An automated text generation system that generates short but valuable sentences from lengthy judgments is proposed. Based on the input type of case- civil or criminal, two approaches are followed namely single document untrained approach and multi-document trained approach. Both of these use a technique called latent semantic analysis (LSA). The results were partially assessed using Recall-Oriented Understudy for Gisting Evaluation (ROGUE) and the results were accurate. This model was even approved by professional lawyers as well. The authors have also identified an issue of continuity with the LSA technique and also base their model on entire concepts and not just similar words [25]. In [26], the authors have introduced an automated summarization evaluation (ASE) model that is highly conditional to the features of the source text, thereby giving a text-based model of quality [27]. Different approaches have been used for the ASE model to evaluate quality including the overlap of n-grams between source and summaries, examining the lexical and semantic overlap between source texts and their summaries, and the use of rhetorical devices in summaries including connectives. One other approach that was looked into was the LSA method. The NLP tools that were used to collect different information like lexical sophistication, syntactic complexity, etc., are the Tool for the Automatic Analysis of Lexical Sophistication (TAALES), Tools for the Automatic Analysis of Text Cohesion (TAACO), the Tool for the Automatic Analysis of Lexical Diversity (TAALED), and the Tool for the Automatic Analysis of Syntactic Sophistication and Complexity (TAASSC). After a thorough analysis of different approaches, the results proved to be accurate. Similarly, [28] has also analyzed the various text summarization algorithms. The authors of [29] have analyzed algorithms separately and in combination with one other. They have done a check and comparison for accuracy using other concise and better summaries and use ROGUE and Term Frequency–Inverse Document Frequency (TF_IDF) for this purpose. After analysis, it was concluded that the summaries obtained from using different algorithms were not very accurate and the study is still ongoing. Some suggestions of using the generative adversarial network (GAN’s) model [30] and transfer learning were put forth. Moreover, the authors [31] discussed many issues related to recent works on natural language processing and security.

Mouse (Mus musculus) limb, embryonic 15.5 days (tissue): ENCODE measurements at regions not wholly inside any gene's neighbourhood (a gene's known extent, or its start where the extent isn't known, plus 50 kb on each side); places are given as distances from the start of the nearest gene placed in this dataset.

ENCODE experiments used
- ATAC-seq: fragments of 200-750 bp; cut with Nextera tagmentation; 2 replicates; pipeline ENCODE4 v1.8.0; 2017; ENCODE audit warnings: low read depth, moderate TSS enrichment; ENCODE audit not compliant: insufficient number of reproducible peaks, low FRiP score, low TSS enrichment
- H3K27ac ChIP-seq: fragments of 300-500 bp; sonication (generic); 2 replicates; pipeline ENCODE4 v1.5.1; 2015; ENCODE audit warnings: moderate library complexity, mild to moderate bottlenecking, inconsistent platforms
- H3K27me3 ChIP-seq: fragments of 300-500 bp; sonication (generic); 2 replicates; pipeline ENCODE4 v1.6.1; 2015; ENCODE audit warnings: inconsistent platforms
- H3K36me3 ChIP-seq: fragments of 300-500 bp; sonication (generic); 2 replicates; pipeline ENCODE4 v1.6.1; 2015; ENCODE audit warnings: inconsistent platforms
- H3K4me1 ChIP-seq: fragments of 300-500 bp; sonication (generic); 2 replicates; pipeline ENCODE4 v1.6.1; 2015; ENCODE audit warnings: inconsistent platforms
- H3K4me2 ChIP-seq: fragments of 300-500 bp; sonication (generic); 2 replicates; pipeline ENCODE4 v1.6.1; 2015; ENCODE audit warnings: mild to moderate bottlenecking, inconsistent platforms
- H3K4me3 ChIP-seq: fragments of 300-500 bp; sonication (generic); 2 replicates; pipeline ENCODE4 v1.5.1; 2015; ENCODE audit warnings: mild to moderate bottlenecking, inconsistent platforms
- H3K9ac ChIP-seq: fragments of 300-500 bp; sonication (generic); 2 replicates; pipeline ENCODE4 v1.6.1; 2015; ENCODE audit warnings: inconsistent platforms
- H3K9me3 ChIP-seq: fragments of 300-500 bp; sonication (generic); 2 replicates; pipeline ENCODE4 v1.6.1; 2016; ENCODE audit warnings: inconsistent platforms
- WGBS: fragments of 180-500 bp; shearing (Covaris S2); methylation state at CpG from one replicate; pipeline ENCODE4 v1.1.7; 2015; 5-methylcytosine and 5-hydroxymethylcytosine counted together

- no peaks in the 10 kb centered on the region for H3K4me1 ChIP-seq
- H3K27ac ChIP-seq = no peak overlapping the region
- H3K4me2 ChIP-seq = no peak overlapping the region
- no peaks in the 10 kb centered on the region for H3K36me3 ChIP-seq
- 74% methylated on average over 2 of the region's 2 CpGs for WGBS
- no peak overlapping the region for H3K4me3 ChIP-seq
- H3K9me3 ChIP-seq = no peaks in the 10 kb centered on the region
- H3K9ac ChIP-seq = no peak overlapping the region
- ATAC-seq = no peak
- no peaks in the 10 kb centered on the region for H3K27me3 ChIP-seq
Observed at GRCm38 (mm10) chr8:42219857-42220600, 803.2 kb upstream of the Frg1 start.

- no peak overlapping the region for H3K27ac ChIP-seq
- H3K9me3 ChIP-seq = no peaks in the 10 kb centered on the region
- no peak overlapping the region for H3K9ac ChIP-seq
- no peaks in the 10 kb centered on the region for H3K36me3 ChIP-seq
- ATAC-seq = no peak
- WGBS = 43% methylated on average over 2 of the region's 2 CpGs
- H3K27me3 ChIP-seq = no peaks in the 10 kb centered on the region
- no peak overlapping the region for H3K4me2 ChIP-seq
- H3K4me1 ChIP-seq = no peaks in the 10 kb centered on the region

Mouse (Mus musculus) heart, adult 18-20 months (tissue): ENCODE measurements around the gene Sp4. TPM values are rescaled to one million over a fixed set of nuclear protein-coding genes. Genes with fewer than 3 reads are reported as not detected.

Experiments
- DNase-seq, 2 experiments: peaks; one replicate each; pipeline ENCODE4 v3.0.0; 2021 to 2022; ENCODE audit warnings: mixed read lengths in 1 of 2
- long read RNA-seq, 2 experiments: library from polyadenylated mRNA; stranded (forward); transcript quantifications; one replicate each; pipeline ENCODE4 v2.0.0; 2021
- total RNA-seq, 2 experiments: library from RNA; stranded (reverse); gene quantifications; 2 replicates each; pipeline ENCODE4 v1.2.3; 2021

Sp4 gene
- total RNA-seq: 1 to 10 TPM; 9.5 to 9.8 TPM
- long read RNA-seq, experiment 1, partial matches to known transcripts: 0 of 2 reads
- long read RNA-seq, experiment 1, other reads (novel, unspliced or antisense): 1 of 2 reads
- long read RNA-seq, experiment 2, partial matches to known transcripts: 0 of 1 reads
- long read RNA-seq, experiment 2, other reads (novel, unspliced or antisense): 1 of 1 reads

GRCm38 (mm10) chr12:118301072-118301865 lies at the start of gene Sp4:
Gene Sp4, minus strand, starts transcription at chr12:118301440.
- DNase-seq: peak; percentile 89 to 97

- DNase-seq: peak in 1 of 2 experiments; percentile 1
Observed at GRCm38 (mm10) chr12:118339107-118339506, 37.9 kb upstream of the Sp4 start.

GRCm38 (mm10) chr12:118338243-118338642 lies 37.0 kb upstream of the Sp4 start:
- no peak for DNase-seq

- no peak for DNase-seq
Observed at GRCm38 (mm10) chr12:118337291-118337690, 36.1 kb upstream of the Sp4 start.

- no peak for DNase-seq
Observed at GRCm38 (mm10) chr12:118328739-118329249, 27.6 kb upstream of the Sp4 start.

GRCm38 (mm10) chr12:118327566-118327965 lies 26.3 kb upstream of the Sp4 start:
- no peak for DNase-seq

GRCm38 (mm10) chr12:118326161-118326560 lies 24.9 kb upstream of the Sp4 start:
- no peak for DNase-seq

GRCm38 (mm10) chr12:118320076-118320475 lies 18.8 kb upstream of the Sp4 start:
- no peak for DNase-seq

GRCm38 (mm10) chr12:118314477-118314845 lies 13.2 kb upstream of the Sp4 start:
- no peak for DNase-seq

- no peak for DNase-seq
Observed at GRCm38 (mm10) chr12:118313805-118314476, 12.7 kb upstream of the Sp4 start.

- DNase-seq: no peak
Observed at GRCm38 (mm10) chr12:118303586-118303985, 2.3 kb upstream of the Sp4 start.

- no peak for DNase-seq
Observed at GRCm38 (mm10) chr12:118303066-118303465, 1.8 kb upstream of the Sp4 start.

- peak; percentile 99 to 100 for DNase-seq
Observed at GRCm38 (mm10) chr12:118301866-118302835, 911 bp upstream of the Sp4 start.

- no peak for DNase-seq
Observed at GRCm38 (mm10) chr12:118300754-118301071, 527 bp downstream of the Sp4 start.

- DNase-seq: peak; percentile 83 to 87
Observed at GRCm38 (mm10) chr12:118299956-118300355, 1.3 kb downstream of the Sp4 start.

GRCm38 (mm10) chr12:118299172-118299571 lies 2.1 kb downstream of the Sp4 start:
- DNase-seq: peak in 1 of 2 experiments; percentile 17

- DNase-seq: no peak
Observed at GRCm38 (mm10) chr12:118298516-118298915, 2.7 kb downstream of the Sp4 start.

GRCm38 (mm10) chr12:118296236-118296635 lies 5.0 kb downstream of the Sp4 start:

3. Problem Statement